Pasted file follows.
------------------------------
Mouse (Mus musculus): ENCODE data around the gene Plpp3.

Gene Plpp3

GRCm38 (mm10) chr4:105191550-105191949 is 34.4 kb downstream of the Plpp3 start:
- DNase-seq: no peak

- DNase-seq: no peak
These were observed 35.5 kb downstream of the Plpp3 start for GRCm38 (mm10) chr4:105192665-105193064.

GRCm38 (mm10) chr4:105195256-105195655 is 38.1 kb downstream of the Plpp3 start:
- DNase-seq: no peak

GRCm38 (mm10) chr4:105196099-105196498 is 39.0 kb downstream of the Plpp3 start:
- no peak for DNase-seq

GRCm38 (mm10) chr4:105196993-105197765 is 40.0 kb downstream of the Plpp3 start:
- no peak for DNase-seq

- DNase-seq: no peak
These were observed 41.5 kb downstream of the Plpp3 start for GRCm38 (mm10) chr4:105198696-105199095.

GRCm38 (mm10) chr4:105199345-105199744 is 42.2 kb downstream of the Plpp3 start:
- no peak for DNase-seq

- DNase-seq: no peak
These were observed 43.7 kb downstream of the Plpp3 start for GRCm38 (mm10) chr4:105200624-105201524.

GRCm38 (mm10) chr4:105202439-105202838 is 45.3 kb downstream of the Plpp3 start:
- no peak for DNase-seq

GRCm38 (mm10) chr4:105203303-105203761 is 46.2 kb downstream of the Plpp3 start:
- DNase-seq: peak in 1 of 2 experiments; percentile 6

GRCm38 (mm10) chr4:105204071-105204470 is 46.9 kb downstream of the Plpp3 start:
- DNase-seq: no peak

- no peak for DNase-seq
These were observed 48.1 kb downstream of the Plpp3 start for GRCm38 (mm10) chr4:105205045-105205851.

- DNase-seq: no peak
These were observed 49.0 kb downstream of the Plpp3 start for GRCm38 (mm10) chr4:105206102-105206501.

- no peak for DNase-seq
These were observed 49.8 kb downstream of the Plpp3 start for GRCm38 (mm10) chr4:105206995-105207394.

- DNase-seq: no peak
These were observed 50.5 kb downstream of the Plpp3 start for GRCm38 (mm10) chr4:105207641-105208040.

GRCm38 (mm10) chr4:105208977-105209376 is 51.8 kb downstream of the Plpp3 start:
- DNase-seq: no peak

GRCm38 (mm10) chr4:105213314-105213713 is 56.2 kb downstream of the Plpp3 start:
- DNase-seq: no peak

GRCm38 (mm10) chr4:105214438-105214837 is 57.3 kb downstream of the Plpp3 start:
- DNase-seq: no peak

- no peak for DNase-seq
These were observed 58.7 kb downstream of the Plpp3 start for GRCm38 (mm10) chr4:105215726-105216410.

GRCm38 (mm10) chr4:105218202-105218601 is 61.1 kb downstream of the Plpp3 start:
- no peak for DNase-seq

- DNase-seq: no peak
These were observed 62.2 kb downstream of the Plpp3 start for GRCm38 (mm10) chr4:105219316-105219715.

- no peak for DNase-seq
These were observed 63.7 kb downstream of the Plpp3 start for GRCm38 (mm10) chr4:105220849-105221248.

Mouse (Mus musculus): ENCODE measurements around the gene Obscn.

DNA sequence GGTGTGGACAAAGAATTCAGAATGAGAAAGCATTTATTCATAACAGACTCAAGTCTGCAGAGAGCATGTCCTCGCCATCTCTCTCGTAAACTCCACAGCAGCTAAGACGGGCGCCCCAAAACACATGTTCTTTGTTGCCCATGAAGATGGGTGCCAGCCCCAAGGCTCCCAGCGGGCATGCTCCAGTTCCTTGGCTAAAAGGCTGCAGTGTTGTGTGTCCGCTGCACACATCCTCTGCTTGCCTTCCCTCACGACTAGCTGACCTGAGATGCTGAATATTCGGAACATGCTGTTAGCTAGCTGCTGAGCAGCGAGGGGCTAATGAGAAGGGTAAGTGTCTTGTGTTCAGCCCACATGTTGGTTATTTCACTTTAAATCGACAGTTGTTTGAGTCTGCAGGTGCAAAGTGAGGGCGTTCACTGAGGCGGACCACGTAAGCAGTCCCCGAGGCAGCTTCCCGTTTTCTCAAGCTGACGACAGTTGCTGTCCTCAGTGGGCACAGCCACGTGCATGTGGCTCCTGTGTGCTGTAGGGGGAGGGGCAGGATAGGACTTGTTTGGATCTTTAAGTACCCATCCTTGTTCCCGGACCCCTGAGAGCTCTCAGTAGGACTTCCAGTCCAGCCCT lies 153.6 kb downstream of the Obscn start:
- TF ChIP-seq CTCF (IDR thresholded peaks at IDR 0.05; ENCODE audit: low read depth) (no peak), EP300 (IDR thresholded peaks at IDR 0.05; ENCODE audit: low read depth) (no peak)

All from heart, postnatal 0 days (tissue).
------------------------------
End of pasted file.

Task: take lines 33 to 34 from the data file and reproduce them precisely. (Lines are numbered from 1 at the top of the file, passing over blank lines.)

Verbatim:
GRCm38 (mm10) chr4:105208977-105209376 is 51.8 kb downstream of the Plpp3 start:
- DNase-seq: no peak